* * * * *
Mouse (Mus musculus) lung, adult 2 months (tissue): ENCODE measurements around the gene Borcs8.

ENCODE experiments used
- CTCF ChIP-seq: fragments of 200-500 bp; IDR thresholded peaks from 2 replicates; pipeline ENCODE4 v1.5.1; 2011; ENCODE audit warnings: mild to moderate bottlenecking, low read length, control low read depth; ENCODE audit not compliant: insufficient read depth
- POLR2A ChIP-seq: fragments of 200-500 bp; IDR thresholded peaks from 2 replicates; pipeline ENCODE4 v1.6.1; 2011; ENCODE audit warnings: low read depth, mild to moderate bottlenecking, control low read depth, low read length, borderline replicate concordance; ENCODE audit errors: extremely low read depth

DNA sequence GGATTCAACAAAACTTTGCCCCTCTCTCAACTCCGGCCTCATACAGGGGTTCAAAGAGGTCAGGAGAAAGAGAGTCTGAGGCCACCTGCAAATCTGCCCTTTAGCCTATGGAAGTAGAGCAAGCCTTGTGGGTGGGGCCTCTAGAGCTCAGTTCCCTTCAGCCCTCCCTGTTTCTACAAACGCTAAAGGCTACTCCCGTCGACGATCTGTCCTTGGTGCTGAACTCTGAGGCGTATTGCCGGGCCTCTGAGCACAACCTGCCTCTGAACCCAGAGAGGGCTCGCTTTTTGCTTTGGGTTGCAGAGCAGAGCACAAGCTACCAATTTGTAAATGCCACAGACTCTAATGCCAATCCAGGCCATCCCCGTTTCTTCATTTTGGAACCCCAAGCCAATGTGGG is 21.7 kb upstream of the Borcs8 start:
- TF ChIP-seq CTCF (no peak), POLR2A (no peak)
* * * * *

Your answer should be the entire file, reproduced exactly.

Mouse (Mus musculus) lung, adult 2 months (tissue): ENCODE measurements around the gene Borcs8.

ENCODE experiments used
- CTCF ChIP-seq: fragments of 200-500 bp; IDR thresholded peaks from 2 replicates; pipeline ENCODE4 v1.5.1; 2011; ENCODE audit warnings: mild to moderate bottlenecking, low read length, control low read depth; ENCODE audit not compliant: insufficient read depth
- POLR2A ChIP-seq: fragments of 200-500 bp; IDR thresholded peaks from 2 replicates; pipeline ENCODE4 v1.6.1; 2011; ENCODE audit warnings: low read depth, mild to moderate bottlenecking, control low read depth, low read length, borderline replicate concordance; ENCODE audit errors: extremely low read depth

DNA sequence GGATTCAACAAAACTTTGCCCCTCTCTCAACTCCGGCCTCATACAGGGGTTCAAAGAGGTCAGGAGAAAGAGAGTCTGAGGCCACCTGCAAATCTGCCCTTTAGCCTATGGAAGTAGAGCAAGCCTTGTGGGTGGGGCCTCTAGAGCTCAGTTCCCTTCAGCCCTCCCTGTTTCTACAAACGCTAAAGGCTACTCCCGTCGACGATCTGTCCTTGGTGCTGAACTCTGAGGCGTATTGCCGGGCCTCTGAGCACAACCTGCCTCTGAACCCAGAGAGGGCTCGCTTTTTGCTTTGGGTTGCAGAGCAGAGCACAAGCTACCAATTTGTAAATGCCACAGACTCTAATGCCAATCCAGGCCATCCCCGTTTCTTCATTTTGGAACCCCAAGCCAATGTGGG is 21.7 kb upstream of the Borcs8 start:
- TF ChIP-seq CTCF (no peak), POLR2A (no peak)